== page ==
A Dublin parish priest, rebuked by two Catholic archbishops last June for casting doubt on media reports that Fr Michael Cleary fathered children, has described their reaction "as disappointing to say the least".
Fr Arthur O'Neill, administrator in Cabinteely, said Archbishop Diarmuid Martin of Dublin and the Catholic Primate Archbishop Eamon Martin reminded him of 1980s pop group the Housemartins.
"Their melodies and harmonies were always a mixture of populist politics and Christianity, which gave them lots of public appeal." In his parish newsletter Fr O'Neill recalled his "real surprise" last year was "to read about myself on page one of The Irish Times 'being rebuked' by Archbishop Martin for daring to ask such a question."
He said he had “simply asked what evidence was there at the time to allow so many journalists write with such certainty [about Fr Cleary].”
“That an Archbishop, in fact two of them – Archbishop Martin of Armagh rowed in as well, as did the Dublin Diocesan communications office (some misnomer on this occasion!) – were all prepared to make comments to the press, without ever trying to make contact with me before they did so was disappointing to say the least. I would have expected better from all of them,” he wrote.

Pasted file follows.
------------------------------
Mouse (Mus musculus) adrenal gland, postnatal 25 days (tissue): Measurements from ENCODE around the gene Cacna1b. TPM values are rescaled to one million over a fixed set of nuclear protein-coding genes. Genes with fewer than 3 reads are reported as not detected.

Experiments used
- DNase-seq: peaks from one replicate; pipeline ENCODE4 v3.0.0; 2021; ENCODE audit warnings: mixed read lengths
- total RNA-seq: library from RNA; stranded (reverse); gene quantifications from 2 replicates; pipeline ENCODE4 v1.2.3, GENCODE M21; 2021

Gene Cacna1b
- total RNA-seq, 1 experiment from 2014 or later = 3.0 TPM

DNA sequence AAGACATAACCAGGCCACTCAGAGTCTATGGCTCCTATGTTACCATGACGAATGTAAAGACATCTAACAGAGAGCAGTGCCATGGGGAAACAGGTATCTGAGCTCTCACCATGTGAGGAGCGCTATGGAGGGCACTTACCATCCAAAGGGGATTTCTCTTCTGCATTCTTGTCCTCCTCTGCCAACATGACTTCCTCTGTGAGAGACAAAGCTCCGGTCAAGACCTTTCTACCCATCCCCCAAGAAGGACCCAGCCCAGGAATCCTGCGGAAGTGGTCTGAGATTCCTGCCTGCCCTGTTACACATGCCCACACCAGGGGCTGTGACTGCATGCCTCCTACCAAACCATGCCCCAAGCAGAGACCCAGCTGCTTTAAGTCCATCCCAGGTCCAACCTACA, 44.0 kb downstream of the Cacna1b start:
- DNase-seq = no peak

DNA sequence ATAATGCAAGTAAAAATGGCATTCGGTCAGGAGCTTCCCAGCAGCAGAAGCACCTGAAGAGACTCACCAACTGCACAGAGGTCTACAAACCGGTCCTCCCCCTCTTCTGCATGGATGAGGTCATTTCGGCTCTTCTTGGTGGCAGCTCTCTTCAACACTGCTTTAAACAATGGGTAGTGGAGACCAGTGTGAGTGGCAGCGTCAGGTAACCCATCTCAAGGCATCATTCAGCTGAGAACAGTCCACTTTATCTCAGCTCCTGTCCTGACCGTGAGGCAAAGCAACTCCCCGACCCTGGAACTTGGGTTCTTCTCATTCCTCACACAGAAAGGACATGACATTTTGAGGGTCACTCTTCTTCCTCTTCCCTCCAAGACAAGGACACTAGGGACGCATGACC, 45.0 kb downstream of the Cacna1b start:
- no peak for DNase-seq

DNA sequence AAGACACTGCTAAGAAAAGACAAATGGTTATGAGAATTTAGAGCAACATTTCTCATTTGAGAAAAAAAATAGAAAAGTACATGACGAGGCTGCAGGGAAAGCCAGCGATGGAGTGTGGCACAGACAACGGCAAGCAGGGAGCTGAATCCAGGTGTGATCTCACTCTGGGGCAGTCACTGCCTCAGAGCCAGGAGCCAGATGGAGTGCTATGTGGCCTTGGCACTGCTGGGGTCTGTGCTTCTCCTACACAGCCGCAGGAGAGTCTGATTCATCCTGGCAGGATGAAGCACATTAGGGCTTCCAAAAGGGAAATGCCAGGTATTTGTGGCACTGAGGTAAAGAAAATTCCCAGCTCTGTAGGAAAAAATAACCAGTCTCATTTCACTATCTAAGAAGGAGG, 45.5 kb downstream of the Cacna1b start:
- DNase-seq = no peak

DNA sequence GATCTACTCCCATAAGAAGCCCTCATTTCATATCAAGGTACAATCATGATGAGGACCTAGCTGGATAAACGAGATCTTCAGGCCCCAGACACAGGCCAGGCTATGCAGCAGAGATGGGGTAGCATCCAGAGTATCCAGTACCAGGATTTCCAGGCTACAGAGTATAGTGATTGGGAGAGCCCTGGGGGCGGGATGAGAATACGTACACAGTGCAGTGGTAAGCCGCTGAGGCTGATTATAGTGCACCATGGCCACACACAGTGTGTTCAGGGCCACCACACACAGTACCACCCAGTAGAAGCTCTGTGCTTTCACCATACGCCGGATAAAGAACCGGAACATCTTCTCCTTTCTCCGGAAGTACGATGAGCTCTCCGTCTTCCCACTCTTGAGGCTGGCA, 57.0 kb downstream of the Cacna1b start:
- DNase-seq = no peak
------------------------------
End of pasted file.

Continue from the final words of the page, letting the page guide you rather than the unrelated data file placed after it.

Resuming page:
“Personally I place a higher regard on my character and my reputation than to let such ill-founded utterances and attendant inferences go uncommented upon.”
In his Father’s Day newsletter on June 15th last, Fr O’Neill described media revelations that Fr Cleary had children as “exasperating”, unproven and the result of “shoddy practice” by 40 named journalists.
He challenged the journalists to prove such revelations. Fr Cleary had suffered a serious injustice, he said.
“The burial of a person’s legacy deeper than their body just isn’t fair – if it’s based on a falsehood,” he said.
Archbishop Diarmuid Martin said the remarks were Fr O’Neill’s alone and were not supported by him. He also said “parish newsletters are not vehicles for the expression of personal views”.
Returning to the issue in the Cabinteely parish newsletter this month, Fr O’Neill said one of the “unwelcome surprises” he experienced in 2014 had been “the media’s take on the written questions I posed on Father’s Day” concerning claims that Fr Cleary had children.
“Wouldn’t it have been far more effective and indeed would shut me up once and for all on this subject, just to reveal the reason for their certainty in the early 1990s,” he said. Fr Cleary died in December 1993.